Professor Samir Samman

Professor Samman is the Head of the Department of Human Nutrition at the University of Otago, and previously held this position at the University of Sydney. Professor Samman is focusing his research on micronutrients and biomarkers in human nutrition and health, and has a strong and continuous collaboration and consultancy relationship with FSANZ. Professor Samman completed his PhD at the University of Sydney in human nutrition and worked as a Lecturer then Associate Professor at the School of Molecular Bioscience & Charles Perkins Centre at the University of Sydney. He is an Honorary Research Fellow in Clinical Biochemistry at the Royal Prince Alfred Hospital, the University of Sydney, the chair of the Australian and New Zealand NRV joint committee and previously served on US National Institutes of Health and UN International Atomic Energy Agency committees that considered nutrient biomarkers. He has been appointed as an Honorary Professor at the University of Sydney and currently serves as the President-Elect of the Nutrition Society of Australia. He also serves on the editorial boards of several peer-reviewed journals in the field of nutrition.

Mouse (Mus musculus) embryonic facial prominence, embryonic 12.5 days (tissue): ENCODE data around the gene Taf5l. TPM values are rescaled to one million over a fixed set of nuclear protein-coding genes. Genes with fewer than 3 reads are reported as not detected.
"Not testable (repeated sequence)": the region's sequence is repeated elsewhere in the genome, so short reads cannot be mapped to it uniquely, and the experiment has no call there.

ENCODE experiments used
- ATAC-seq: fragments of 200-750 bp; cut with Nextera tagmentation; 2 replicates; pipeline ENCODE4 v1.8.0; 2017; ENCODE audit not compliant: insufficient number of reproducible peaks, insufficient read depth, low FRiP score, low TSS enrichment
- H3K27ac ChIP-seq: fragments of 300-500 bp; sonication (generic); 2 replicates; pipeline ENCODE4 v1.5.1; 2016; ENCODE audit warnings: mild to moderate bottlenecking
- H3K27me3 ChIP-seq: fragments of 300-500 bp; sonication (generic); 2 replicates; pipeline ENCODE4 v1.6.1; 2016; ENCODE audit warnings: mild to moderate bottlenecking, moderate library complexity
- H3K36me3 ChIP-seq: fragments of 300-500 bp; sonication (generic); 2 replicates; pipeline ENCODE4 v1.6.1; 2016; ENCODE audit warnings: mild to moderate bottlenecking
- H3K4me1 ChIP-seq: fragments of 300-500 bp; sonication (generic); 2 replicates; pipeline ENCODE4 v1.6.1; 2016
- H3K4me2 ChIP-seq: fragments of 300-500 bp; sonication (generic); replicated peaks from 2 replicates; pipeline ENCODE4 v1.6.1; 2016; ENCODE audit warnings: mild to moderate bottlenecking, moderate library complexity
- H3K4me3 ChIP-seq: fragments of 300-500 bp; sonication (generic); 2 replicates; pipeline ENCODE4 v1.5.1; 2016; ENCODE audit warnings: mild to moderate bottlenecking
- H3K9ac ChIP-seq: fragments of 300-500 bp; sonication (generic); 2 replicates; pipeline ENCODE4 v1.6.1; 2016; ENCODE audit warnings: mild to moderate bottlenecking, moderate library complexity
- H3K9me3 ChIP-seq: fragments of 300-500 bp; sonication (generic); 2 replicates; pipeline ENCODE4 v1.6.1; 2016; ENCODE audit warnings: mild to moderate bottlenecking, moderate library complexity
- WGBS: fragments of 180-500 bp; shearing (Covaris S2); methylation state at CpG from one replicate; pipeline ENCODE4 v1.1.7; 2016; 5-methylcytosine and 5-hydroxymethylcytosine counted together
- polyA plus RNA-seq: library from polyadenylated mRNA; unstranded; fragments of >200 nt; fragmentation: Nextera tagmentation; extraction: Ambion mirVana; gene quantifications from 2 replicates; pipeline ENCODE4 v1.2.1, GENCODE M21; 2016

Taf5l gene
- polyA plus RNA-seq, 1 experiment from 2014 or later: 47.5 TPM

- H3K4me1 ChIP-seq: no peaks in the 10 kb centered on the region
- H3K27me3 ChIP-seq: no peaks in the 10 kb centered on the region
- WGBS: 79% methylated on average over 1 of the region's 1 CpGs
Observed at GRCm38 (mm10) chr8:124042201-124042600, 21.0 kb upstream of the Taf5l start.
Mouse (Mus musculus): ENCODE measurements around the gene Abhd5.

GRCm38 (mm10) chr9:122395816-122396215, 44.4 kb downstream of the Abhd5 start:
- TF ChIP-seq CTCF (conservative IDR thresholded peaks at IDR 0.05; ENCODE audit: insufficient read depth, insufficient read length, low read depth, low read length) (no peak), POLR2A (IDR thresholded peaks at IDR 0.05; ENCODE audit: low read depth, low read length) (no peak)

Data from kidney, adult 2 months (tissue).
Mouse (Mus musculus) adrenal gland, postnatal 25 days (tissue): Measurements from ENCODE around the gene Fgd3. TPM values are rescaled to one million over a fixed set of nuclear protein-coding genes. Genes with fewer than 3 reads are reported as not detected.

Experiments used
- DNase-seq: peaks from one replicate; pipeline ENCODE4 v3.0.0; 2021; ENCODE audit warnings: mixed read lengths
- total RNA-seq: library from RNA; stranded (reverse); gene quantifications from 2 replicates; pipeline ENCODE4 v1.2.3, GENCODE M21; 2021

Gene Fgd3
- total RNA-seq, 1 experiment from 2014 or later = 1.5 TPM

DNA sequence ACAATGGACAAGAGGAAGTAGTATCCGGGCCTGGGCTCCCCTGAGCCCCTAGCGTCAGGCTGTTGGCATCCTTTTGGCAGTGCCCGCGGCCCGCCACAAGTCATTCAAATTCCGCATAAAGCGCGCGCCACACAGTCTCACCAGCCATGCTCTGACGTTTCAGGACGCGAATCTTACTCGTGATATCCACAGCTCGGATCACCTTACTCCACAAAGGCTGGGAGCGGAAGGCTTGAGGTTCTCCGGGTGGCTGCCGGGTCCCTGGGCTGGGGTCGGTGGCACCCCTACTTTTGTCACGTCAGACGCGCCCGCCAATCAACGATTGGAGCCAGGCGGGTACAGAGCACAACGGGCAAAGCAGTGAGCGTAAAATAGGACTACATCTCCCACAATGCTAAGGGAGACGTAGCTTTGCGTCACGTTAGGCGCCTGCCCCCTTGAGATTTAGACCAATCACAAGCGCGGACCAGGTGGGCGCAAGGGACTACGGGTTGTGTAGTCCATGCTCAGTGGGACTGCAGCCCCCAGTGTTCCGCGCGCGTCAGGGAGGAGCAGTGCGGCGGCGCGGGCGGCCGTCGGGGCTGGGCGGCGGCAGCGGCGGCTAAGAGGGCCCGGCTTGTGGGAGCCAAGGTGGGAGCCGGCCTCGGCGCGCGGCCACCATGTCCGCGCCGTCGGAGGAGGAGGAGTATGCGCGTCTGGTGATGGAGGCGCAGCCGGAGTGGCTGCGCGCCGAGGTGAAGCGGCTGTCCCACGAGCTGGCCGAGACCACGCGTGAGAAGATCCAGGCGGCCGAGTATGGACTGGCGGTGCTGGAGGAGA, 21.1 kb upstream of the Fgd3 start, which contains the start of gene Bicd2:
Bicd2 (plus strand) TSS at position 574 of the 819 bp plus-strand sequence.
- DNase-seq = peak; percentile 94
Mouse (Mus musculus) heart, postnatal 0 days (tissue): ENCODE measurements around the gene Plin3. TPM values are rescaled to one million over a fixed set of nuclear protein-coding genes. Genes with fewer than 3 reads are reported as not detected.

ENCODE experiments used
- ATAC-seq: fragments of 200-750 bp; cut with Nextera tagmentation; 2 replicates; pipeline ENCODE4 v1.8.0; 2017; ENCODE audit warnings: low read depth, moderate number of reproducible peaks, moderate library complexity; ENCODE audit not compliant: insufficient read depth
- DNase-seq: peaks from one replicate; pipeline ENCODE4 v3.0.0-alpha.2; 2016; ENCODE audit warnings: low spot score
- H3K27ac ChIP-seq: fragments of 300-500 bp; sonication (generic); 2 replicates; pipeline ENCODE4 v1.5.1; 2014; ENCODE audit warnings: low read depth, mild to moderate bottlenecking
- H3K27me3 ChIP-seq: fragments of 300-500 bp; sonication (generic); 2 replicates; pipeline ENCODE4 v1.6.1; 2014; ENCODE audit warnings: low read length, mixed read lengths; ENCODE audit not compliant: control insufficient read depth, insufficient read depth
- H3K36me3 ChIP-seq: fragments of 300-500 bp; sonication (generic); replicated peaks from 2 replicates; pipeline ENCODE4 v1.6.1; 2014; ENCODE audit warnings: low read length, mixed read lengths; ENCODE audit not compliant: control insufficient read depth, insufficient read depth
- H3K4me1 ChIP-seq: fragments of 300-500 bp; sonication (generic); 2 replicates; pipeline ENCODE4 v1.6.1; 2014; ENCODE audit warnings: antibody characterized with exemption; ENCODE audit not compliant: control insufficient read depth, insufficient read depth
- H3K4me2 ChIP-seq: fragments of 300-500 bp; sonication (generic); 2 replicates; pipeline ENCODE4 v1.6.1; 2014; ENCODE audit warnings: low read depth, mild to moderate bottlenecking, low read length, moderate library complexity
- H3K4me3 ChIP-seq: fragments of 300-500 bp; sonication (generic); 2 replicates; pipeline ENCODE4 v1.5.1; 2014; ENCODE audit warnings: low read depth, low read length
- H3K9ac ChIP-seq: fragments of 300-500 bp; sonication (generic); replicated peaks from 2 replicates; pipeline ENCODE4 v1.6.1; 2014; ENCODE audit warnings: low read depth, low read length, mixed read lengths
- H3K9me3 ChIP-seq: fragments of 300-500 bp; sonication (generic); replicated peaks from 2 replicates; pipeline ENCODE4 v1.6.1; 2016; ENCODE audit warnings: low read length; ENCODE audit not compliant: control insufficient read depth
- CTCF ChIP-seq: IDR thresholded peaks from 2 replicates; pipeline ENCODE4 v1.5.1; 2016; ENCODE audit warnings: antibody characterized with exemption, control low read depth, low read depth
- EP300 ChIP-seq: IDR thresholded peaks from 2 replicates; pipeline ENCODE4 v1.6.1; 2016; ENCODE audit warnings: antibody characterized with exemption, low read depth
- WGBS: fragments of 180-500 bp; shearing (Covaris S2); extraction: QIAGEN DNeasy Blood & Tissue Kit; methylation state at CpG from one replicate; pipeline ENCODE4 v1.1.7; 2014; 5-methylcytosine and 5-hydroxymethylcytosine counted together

Professor Martyn Kirk

Professor Martyn Kirk is an NHMRC Fellow at the Australian National University in Canberra, Australia. Previously, he ran the Australian Field Epidemiology Training Program—the Master of Applied Epidemiology (MAE) program—teaching people how to investigate outbreaks and establish public health surveillance. Prof Kirk is internationally recognised in the investigation of disease outbreaks, including those crossing country borders. Prof Kirk coordinated the OzFoodNet national surveillance system for foodborne diseases and has conducted applied research into the burden and causes of diseases from contaminated foods, waters and environments. Prof Kirk is regularly consulted by the World Health Organization and national and state governments regarding the epidemiology of disease clusters and outbreaks. Prof Kirk has published widely and conducts research into tracking foodborne and environmentally-mediated diseases, including the health effects of per- and poly-fluorinated alkyl substances and asbestos insulation.